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Last week, Dr. Lawrence G. Nassar was sentenced to 40–175 years in prison for many counts of criminal sexual assault. He abused young girls for years, using his role as a doctor as cover for molestation. Many of his victims were Olympic gymnasts. Nassar’s crimes are horrific, and represent a betrayal of the whole medical profession. He wronged not only his victims, but all of us who rely on the trustworthiness of doctors when we, and our children, are most vulnerable.

Unfortunately, I cannot join the many voices hailing the judge in this case as a champion of justice. Judge Rosemarie Aquilina has been praised for her personal and empathetic treatment of Nassar’s victims as these young women took the stand during an unusually long sentencing hearing. Judge Aquilina’s personalized words of comfort to the survivors at the end of the hearing were moving. But then she addressed some extremely disturbing words to Nassar himself. As a lawful representative of the U.S. government, she tiptoed up to saying that she wished she were free to sentence him to be raped in prison:

“Our Constitution does not allow for cruel and unusual punishment. If it did, I have to say, I might allow what he did to all of these beautiful souls—these young women in their childhood—I would allow someone or many people to do to him what he did to others.”

This is vile. Nassar’s crimes cannot but inspire righteous anger, but fantasies of vicarious revenge via rape are born from wrath, not justice. Rape can never be a just punishment, and no officer can morally administer it.

Perhaps, of course, the judge imagined Nassar’s retribution would be administered by his fellow inmates. But wishing this is doubly wicked, since it also discounts the damage to the souls of the perpetrators—as if other imprisoned men are no more than wild animals to whom we throw further malefactors. This should be obvious, but it seems sadly necessary to rebuke the idea in a world where Americans largely ignore the awful ubiquity of sexual assault in prison, or else laugh it off.

We will not make our culture healthier or our children safer by treating the sexual assault of prisoners as normal, or funny, or just. And, more broadly, we can’t be satisfied granting human dignity to some people while casually dehumanizing others. Prisoners, even those who have done terrible things, are not “monsters” we can use (rhetorically or literally) like subhuman beasts. Wishing rape-as-punishment (even on rapists) is itself wicked and contributes to our broken prison system.

One of the women who testified at the sentencing hearing had a different message for Nassar, the man who abused her. She also spoke of the gravity of his crime and its consequences, but coupled that with a message of grace. Former gymnast Rachael Denhollander told Nassar, “I pray you experience the soul-crushing weight of guilt so you may someday experience true repentance and true forgiveness from God, which you need far more than forgiveness from me—though I extend that to you as well.” Her words are bracing, but she is offering Nassar a signpost toward salvation.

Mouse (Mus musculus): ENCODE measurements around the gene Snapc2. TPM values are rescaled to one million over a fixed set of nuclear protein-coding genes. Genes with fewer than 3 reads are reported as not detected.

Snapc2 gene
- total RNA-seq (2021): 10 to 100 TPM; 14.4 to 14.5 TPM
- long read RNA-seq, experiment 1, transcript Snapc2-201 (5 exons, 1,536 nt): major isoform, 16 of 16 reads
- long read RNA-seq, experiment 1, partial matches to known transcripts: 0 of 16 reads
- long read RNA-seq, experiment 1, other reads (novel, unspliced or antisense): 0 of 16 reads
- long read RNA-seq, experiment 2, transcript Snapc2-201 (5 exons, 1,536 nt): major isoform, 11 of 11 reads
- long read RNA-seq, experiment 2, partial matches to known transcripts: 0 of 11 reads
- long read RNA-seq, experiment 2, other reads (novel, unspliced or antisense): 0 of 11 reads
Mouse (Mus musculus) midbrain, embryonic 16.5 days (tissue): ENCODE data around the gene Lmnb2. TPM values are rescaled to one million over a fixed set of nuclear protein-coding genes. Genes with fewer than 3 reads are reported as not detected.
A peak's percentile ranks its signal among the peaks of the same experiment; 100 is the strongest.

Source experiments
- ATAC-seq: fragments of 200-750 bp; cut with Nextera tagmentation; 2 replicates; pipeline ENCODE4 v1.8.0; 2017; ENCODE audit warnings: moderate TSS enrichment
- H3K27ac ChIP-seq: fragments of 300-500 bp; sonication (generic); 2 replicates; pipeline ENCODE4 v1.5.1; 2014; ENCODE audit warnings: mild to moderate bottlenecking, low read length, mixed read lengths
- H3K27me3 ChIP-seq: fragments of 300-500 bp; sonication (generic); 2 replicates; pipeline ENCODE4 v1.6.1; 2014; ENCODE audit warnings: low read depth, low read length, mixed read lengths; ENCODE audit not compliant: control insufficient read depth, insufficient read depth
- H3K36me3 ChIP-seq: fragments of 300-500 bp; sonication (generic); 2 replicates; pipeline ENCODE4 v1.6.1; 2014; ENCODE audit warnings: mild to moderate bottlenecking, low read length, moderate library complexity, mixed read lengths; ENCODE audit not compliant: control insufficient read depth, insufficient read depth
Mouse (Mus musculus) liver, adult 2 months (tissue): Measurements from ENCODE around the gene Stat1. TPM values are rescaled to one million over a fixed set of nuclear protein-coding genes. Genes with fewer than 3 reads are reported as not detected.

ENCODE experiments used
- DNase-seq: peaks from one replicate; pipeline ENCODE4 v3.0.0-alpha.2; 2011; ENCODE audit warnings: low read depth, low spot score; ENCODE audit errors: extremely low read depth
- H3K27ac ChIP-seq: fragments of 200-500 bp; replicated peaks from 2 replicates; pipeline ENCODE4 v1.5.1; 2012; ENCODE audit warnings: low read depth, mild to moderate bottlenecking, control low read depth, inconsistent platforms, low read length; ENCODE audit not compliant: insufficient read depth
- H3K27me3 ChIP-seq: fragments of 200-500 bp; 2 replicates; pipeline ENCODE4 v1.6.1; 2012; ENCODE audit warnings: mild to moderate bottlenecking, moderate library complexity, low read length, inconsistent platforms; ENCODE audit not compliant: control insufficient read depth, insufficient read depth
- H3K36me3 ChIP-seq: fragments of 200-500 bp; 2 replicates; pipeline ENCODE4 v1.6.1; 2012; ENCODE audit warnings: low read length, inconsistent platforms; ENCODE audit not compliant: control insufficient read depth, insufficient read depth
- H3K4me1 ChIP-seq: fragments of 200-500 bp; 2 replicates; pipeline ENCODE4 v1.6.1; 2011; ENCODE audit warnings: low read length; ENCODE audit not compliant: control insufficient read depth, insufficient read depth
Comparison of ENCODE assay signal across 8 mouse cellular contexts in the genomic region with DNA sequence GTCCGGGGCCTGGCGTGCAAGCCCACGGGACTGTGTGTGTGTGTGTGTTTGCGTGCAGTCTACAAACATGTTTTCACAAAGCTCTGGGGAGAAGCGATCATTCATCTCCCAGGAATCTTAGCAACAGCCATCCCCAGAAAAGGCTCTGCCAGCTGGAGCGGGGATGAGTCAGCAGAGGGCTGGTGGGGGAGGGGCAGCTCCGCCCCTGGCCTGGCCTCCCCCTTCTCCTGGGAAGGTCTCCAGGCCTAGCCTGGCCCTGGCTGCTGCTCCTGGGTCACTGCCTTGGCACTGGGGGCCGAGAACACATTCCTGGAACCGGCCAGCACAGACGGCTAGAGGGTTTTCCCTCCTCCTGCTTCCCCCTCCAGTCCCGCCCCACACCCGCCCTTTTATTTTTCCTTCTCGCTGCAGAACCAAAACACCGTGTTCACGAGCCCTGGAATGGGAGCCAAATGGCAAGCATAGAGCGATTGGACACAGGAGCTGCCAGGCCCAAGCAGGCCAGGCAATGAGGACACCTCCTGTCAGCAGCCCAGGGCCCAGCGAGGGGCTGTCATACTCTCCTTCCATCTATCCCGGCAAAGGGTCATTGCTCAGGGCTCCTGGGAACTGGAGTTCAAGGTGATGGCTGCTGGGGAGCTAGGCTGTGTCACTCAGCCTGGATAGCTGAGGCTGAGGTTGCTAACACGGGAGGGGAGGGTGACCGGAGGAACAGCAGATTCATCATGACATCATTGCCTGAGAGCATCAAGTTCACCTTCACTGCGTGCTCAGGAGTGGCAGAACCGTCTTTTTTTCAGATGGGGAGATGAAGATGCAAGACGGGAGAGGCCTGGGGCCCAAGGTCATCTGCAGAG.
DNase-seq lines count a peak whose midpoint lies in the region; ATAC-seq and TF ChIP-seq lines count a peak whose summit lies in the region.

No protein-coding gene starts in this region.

It’s easy and apparently popular to pretend imprisoned criminals are some separate class of being—animals or monsters, not people like us. But Christians do not have that luxury. Jesus could not be clearer about our duties to the imprisoned. In the parable of the sheep and the goats (Matthew 25:31–46), he tells the righteous, “Come, you that are blessed by my Father, inherit the kingdom prepared for you from the foundation of the world; [...] I was in prison and you visited me.” And to the unrighteous, he says, “You that are accursed, depart from me into the eternal fire prepared for the devil and his angels; for I was hungry and you gave me no food, [...] in prison and you did not visit me.” For Catholics, these duties Christ tells us we owe “the least of these” are codified into the seven corporal works of mercy, including visiting the imprisoned. Those who would condemn their fellow man to a simulacrum of eternal separation from goodness should worry about facing the real thing themselves.

In college I took a class that involved weekly visits to a maximum security prison, where we studied Dante alongside inmates and helped these men write and perform short plays based on the Inferno. I wondered if the incarcerated men would see themselves as the damned souls Dante encounters. Instead, they identified with Dante, the pilgrim: They each chose a Virgil and a Beatrice, a guide and a goal. One man’s Virgil was a hip-hop artist, and his Beatrice was his twin daughters waiting for him in the outside world.

The horror of the Inferno is the way the damned have become defined by their crimes—their punishments are the revelation of what souls do to themselves in the absence of grace. It is perverse to wish for hell on earth. We should rejoice that God offers redemption to us and to our fellow men. Earthly prison is no one’s eternal destiny, and often not even a final destination in this life. Whatever their length of sentence, inmates are members of the human community. The men in our Dante class understood their journeys weren’t over yet, and they hoped once more to gaze upon the stars.     

Alexi Sargeant is a theater director and culture critic who writes from New York.

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